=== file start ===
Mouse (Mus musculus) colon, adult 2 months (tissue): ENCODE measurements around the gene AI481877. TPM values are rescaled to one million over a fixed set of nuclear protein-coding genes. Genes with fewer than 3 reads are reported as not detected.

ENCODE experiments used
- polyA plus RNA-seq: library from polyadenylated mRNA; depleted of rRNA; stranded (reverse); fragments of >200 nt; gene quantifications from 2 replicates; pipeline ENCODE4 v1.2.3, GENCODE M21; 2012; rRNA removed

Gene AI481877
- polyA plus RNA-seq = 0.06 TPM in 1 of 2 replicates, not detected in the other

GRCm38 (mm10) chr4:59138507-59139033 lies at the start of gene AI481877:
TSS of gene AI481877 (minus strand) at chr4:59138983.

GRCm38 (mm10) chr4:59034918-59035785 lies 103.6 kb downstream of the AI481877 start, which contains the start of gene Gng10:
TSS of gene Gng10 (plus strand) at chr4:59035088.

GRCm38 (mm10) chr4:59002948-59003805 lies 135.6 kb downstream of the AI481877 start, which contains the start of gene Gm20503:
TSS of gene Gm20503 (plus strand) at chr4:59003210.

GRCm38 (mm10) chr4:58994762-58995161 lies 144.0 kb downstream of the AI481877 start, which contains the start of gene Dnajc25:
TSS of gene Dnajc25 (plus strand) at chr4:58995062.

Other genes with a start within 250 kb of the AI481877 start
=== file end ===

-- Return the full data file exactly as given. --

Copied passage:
Mouse (Mus musculus) colon, adult 2 months (tissue): ENCODE measurements around the gene AI481877. TPM values are rescaled to one million over a fixed set of nuclear protein-coding genes. Genes with fewer than 3 reads are reported as not detected.

ENCODE experiments used
- polyA plus RNA-seq: library from polyadenylated mRNA; depleted of rRNA; stranded (reverse); fragments of >200 nt; gene quantifications from 2 replicates; pipeline ENCODE4 v1.2.3, GENCODE M21; 2012; rRNA removed

Gene AI481877
- polyA plus RNA-seq = 0.06 TPM in 1 of 2 replicates, not detected in the other

GRCm38 (mm10) chr4:59138507-59139033 lies at the start of gene AI481877:
TSS of gene AI481877 (minus strand) at chr4:59138983.

GRCm38 (mm10) chr4:59034918-59035785 lies 103.6 kb downstream of the AI481877 start, which contains the start of gene Gng10:
TSS of gene Gng10 (plus strand) at chr4:59035088.

GRCm38 (mm10) chr4:59002948-59003805 lies 135.6 kb downstream of the AI481877 start, which contains the start of gene Gm20503:
TSS of gene Gm20503 (plus strand) at chr4:59003210.

GRCm38 (mm10) chr4:58994762-58995161 lies 144.0 kb downstream of the AI481877 start, which contains the start of gene Dnajc25:
TSS of gene Dnajc25 (plus strand) at chr4:58995062.

Other genes with a start within 250 kb of the AI481877 start